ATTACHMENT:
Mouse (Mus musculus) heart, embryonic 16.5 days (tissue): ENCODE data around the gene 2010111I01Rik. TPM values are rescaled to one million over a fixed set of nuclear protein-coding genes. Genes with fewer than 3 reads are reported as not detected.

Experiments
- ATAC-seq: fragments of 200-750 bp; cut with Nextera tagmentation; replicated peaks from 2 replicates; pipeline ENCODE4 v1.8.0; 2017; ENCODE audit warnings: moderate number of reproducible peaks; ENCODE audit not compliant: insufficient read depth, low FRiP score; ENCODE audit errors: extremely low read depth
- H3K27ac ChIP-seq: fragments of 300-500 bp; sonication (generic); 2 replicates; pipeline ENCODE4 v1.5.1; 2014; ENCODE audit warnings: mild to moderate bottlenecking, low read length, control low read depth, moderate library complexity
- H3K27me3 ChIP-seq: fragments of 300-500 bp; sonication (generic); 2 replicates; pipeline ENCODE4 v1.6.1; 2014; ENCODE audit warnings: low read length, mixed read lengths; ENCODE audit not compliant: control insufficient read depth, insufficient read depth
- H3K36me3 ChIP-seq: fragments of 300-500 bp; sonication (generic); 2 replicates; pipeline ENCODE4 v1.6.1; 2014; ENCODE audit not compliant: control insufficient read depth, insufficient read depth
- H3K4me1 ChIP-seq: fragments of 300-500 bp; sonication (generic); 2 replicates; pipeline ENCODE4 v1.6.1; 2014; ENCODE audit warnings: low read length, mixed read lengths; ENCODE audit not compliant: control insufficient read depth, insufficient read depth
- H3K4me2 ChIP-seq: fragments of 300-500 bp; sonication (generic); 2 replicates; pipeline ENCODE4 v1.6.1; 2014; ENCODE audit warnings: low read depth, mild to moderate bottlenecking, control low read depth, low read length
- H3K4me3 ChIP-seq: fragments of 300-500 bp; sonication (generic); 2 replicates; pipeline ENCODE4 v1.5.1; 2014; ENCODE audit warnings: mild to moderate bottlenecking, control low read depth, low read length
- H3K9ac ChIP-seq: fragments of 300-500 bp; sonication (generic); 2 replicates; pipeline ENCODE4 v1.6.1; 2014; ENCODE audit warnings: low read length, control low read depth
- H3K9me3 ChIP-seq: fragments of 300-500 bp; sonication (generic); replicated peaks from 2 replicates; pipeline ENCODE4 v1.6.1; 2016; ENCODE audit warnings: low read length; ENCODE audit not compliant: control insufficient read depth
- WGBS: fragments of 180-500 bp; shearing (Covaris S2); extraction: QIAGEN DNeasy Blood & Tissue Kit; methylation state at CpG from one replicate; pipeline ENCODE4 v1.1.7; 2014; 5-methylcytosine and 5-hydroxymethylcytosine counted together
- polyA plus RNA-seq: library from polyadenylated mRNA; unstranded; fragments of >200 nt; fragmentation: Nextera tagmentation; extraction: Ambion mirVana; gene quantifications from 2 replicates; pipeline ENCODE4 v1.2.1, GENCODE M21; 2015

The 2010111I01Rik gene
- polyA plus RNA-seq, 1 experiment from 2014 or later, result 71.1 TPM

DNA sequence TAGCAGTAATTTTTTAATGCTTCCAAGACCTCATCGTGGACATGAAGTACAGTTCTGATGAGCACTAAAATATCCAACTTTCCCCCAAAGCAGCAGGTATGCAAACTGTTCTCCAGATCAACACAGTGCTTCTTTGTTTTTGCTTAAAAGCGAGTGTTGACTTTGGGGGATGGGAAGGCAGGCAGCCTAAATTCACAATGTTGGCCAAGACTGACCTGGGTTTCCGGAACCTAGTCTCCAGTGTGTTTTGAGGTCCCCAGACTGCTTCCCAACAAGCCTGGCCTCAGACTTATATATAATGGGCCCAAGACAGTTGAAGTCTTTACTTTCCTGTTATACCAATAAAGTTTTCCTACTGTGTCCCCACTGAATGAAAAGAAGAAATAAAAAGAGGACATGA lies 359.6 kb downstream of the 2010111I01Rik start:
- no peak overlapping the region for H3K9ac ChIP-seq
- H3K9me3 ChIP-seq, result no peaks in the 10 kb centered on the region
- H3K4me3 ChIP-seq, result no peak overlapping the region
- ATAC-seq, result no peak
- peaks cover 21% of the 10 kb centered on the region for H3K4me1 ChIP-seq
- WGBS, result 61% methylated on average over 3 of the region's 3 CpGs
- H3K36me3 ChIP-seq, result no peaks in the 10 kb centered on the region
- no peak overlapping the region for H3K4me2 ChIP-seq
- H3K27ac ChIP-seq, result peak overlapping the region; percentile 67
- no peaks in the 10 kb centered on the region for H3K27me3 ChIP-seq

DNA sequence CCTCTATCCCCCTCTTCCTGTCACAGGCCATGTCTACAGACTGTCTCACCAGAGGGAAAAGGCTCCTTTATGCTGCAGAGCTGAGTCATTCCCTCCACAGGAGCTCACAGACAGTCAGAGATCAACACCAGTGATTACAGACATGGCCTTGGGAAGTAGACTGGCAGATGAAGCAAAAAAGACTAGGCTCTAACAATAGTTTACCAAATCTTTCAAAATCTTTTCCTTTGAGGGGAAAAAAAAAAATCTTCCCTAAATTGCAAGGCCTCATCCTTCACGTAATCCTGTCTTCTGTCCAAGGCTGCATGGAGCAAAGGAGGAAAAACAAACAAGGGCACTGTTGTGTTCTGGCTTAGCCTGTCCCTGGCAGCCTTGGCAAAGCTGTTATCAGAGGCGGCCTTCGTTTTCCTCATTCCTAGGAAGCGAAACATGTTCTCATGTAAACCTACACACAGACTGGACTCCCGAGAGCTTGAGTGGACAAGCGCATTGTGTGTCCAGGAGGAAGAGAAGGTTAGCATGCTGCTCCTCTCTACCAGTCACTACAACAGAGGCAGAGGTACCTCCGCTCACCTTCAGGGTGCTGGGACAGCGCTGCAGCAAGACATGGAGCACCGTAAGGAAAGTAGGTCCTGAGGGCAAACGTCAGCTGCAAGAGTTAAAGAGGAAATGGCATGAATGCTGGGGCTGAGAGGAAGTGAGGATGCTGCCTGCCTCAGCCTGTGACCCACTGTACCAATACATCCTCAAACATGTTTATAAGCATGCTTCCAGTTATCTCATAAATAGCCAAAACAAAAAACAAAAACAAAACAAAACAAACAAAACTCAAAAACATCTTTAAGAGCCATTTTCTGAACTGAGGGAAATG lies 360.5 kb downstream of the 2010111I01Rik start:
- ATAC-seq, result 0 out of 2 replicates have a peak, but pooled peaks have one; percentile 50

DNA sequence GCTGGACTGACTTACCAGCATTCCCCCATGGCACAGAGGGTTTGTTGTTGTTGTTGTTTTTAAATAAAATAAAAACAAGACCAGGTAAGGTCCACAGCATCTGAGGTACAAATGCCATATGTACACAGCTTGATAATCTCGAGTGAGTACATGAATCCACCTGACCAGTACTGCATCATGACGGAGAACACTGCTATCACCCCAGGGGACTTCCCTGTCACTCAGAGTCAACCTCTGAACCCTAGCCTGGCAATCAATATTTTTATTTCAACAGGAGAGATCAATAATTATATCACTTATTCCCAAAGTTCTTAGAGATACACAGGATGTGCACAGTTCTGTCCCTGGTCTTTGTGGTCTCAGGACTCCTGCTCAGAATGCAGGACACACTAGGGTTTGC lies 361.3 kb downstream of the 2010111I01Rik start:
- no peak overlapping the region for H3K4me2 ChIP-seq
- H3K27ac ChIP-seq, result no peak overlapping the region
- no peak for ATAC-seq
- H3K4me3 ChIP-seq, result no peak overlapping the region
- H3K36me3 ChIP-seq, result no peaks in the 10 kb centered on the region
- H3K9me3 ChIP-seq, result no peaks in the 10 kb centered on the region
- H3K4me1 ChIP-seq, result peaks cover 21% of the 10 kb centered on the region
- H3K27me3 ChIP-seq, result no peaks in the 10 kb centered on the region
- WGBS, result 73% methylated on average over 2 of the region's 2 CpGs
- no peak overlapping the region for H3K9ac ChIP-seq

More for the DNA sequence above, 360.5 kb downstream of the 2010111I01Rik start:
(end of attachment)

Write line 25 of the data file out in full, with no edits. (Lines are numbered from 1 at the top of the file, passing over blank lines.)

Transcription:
- H3K27ac ChIP-seq, result peak overlapping the region; percentile 67